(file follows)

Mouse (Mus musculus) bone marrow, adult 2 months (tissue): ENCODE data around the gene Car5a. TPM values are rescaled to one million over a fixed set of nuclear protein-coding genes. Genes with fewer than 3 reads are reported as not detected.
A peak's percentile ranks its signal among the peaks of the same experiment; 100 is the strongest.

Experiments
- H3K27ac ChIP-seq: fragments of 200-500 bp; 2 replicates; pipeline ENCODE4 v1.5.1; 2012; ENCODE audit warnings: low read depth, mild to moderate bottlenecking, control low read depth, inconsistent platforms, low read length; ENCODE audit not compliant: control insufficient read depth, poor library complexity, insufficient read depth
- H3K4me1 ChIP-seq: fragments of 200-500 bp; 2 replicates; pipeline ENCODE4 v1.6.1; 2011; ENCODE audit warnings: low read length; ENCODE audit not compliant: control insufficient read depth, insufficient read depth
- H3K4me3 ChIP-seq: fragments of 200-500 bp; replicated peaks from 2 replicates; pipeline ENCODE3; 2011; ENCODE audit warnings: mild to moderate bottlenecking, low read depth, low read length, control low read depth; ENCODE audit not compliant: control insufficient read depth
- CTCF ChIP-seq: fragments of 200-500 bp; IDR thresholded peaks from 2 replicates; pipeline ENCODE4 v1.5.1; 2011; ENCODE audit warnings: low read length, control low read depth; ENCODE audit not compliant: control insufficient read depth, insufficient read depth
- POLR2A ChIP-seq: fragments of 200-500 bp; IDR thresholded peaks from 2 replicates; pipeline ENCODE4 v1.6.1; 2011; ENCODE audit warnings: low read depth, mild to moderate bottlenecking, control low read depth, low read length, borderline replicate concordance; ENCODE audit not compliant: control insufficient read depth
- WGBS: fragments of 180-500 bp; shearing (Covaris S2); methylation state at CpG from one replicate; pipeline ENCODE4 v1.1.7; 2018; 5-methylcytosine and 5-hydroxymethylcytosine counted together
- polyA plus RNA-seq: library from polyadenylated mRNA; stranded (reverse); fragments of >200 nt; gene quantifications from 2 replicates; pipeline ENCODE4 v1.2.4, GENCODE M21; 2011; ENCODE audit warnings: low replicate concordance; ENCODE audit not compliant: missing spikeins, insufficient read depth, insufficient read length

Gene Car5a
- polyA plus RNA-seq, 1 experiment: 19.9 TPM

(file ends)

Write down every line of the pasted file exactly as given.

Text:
Mouse (Mus musculus) bone marrow, adult 2 months (tissue): ENCODE data around the gene Car5a. TPM values are rescaled to one million over a fixed set of nuclear protein-coding genes. Genes with fewer than 3 reads are reported as not detected.
A peak's percentile ranks its signal among the peaks of the same experiment; 100 is the strongest.

Experiments
- H3K27ac ChIP-seq: fragments of 200-500 bp; 2 replicates; pipeline ENCODE4 v1.5.1; 2012; ENCODE audit warnings: low read depth, mild to moderate bottlenecking, control low read depth, inconsistent platforms, low read length; ENCODE audit not compliant: control insufficient read depth, poor library complexity, insufficient read depth
- H3K4me1 ChIP-seq: fragments of 200-500 bp; 2 replicates; pipeline ENCODE4 v1.6.1; 2011; ENCODE audit warnings: low read length; ENCODE audit not compliant: control insufficient read depth, insufficient read depth
- H3K4me3 ChIP-seq: fragments of 200-500 bp; replicated peaks from 2 replicates; pipeline ENCODE3; 2011; ENCODE audit warnings: mild to moderate bottlenecking, low read depth, low read length, control low read depth; ENCODE audit not compliant: control insufficient read depth
- CTCF ChIP-seq: fragments of 200-500 bp; IDR thresholded peaks from 2 replicates; pipeline ENCODE4 v1.5.1; 2011; ENCODE audit warnings: low read length, control low read depth; ENCODE audit not compliant: control insufficient read depth, insufficient read depth
- POLR2A ChIP-seq: fragments of 200-500 bp; IDR thresholded peaks from 2 replicates; pipeline ENCODE4 v1.6.1; 2011; ENCODE audit warnings: low read depth, mild to moderate bottlenecking, control low read depth, low read length, borderline replicate concordance; ENCODE audit not compliant: control insufficient read depth
- WGBS: fragments of 180-500 bp; shearing (Covaris S2); methylation state at CpG from one replicate; pipeline ENCODE4 v1.1.7; 2018; 5-methylcytosine and 5-hydroxymethylcytosine counted together
- polyA plus RNA-seq: library from polyadenylated mRNA; stranded (reverse); fragments of >200 nt; gene quantifications from 2 replicates; pipeline ENCODE4 v1.2.4, GENCODE M21; 2011; ENCODE audit warnings: low replicate concordance; ENCODE audit not compliant: missing spikeins, insufficient read depth, insufficient read length

Gene Car5a
- polyA plus RNA-seq, 1 experiment: 19.9 TPM